Alumni participation down, figures up

Although some Yale alumni have felt the effects of the economic recession, alumni gifts to Yale have not taken a hit.

The percentage of Yale alumni who donate to their alma mater has dropped by about eight percent over the past six years. Still, the Yale Alumni Fund raised more money last year than in any previous single year: $23.4 million, a more than $2 million increase from the year before. Inge Reichenbach, vice president for development, said participation in alumni giving is only part of the fundraising equation.

“The other very important side of the coin is that giving itself has grown very significantly,” she said.

Jack Thomas ’80, chairman of the Yale Alumni Fund, said they were able to set a record last year because alumni who still had the means to donate “stepped up” and gave more when they realized that others would not be able to contribute while the economy is down. Therefore, overall giving has increased even though the percentage of the University’s alumni who donate has declined from 41.8 percent to 33.9 percent since the 2004-2005 fiscal year, with the figure among Yale College alumni falling from 47.9 percent to 38 percent.

The decline in participation roughly coincides with the launch of Yale Tomorrow, a major fundraising campaign begun in 2006. Managing Director of the Yale Alumni Fund Lynn Andrewsen said the Yale Tomorrow campaign may be changing alumni giving patterns, since some may be opting to give one large donation to Yale Tomorrow rather than multiple smaller gifts to the Yale Alumni Fund. Like the Yale Alumni Fund, the campaign has been highly successful — by June, only five years into the six-year initiative, Yale Tomorrow had already surpassed its original goal of $3 billion.

Thomas said the psychological effects of the economic recession have had a natural depressant effect on some people’s alumni giving. But, he said, it has been extremely encouraging that total dollars donated increased last year. He added that the goal for this year is even higher than last year’s goal.

Reichenbach said that six years ago, before the beginning of the Yale Tomorrow campaign, the average annual total giving was $285 million. With the campaign, she said, that average has grown to $505 million.

She added that the serious recession of the last two years has impacted donors, in particular younger alumni, but she does not expect the drop in participation to be a permanent change.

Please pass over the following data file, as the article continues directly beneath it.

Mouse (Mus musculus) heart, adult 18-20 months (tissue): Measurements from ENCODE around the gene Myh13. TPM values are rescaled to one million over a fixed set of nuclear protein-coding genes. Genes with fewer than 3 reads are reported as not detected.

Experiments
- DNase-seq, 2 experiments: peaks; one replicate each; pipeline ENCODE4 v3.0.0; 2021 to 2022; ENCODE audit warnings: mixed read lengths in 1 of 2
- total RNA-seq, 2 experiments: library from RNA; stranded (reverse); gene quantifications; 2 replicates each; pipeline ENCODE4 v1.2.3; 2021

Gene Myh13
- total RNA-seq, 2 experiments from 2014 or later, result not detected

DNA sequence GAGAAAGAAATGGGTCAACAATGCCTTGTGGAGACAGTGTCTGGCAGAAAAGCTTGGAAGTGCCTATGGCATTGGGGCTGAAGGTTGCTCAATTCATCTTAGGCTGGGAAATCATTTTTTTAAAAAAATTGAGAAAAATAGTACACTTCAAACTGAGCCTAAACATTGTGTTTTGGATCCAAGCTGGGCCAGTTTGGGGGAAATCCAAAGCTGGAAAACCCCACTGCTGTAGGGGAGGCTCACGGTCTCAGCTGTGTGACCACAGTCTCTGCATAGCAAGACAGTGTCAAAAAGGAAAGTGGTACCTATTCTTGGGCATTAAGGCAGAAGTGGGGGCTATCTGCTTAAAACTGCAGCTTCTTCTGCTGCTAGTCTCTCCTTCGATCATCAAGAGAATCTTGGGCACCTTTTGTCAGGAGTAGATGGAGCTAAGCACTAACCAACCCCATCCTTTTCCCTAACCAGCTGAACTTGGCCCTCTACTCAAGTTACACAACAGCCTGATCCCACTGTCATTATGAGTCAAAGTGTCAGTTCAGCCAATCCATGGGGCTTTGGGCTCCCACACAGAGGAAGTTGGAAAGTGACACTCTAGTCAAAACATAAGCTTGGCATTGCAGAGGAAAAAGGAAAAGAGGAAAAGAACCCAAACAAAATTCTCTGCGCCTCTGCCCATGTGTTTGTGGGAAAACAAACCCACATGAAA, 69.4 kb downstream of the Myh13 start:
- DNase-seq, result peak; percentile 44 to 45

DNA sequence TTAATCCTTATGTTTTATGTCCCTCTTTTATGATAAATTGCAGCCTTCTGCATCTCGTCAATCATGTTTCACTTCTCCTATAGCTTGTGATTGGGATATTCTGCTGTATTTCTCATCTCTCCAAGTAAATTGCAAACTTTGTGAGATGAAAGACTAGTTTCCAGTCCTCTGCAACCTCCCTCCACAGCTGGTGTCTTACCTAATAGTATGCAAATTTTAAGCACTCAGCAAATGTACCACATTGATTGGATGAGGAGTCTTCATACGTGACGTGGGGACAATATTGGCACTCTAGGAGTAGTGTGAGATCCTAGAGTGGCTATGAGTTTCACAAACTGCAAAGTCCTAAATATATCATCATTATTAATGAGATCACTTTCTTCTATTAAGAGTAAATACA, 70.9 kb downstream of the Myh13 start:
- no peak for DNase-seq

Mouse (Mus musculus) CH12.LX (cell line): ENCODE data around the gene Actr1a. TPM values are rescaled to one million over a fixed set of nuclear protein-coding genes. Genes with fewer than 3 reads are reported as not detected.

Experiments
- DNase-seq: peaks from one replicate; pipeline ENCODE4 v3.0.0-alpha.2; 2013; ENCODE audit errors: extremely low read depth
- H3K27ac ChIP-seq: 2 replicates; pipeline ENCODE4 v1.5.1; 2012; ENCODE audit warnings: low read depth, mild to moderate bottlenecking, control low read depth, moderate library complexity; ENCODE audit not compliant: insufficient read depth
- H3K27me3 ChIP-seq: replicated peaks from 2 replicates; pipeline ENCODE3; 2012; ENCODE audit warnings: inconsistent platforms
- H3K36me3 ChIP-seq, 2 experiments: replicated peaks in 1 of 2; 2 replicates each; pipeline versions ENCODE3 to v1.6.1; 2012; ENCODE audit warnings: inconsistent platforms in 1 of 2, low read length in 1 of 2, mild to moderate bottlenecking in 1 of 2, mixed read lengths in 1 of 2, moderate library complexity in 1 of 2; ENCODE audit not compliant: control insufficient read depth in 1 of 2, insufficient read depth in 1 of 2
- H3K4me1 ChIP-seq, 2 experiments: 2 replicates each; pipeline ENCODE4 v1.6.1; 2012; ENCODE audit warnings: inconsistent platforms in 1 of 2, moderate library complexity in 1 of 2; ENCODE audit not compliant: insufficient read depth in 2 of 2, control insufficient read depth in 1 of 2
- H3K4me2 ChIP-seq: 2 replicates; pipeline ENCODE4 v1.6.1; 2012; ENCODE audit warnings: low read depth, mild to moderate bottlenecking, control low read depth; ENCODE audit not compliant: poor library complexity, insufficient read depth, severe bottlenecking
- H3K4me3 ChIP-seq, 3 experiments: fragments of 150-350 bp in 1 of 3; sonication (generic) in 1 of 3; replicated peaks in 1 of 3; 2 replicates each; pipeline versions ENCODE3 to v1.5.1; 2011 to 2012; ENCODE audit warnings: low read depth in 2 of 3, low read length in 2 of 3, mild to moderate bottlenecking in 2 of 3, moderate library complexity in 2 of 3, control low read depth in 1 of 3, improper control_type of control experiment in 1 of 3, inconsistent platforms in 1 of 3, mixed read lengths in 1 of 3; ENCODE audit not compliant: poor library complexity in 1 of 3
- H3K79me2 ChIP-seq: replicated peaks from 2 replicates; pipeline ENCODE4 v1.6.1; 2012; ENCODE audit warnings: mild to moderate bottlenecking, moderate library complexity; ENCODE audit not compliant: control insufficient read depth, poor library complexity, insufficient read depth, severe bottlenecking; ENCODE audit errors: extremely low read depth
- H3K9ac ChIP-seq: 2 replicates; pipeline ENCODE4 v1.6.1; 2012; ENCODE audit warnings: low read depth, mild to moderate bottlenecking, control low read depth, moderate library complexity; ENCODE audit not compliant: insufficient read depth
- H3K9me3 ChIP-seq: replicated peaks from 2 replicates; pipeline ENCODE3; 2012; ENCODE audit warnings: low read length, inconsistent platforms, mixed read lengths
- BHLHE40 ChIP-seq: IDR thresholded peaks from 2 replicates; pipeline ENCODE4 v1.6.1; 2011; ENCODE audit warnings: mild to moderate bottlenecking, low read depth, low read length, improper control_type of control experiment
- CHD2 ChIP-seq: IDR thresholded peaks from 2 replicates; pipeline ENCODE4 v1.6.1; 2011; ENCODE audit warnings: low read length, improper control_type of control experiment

“Our alumni have really responded incredibly generously,” she said.

Eight alumni interviewed said they thought the decline in participation had to do with the economic recession, though five out of eight said they have given every year for the past five years. Three said they had donated money to Yale during this time period, though not every year.

Besides the pinch of the economic recession, several alumni offered other reasons for the drop in participation.

Mary Greer ’78 MUS ’86 said some alumni may have thought their contributions to Yale would not make a difference. Until three years ago, she said, the endowments of all schools like Yale and Harvard were doing so well that alumni might have felt their donations would just be a “drop in the bucket.”

Jan L. Shifren ’84 said other charities might be taking donors away from Yale.

“Sometimes I wonder whether it’s more important to give to Yale, with its huge economic advantage, or to something else that really matters to you,” she said, adding that although she has given to Yale annually, she has given more generously to Doctors without Borders and Partners in Health.

The alumni interviewed said the news they hear from Yale has never discouraged them from donating.

Janet Kirby ’85 said the new residential colleges may not be popular with alumni, though she hasn’t heard anyone say they were not going to give because of the new residential colleges.

“People I talk to loved the residential college life, but they’re not all thrilled with the new residential colleges that have been proposed,” she said. “It’s hard on some alumni, because it’s not going to be the campus they knew.”

The Yale Tomorrow campaign will end June 30, 2011.

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